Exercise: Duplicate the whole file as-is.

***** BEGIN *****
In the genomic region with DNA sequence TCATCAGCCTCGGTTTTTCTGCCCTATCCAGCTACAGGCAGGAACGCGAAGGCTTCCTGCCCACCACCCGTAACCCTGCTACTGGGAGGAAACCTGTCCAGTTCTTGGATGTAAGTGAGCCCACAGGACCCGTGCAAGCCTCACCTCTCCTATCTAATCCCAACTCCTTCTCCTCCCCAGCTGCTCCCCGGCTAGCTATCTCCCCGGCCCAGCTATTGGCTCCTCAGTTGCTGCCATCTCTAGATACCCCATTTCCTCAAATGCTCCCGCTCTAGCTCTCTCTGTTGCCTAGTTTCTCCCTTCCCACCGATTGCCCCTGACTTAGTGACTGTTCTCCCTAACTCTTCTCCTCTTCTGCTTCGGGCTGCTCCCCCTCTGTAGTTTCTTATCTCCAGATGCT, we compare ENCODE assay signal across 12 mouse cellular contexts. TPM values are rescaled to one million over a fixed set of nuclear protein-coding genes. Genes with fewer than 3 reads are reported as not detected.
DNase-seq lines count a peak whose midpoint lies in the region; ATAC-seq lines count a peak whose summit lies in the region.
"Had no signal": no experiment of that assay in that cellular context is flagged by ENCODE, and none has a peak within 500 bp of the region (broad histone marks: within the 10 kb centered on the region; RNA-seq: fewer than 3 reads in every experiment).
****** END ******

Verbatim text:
In the genomic region with DNA sequence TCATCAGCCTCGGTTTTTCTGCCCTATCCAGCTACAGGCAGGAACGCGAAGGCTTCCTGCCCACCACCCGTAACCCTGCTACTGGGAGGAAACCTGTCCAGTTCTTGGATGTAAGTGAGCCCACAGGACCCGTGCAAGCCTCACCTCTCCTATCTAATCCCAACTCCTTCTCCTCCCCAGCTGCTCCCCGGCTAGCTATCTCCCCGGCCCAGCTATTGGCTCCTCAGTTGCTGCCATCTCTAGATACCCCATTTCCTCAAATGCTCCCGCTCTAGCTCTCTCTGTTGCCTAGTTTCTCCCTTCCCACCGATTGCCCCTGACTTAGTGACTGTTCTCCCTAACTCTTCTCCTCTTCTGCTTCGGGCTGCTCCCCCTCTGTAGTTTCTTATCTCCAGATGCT, we compare ENCODE assay signal across 12 mouse cellular contexts. TPM values are rescaled to one million over a fixed set of nuclear protein-coding genes. Genes with fewer than 3 reads are reported as not detected.
DNase-seq lines count a peak whose midpoint lies in the region; ATAC-seq lines count a peak whose summit lies in the region.
"Had no signal": no experiment of that assay in that cellular context is flagged by ENCODE, and none has a peak within 500 bp of the region (broad histone marks: within the 10 kb centered on the region; RNA-seq: fewer than 3 reads in every experiment).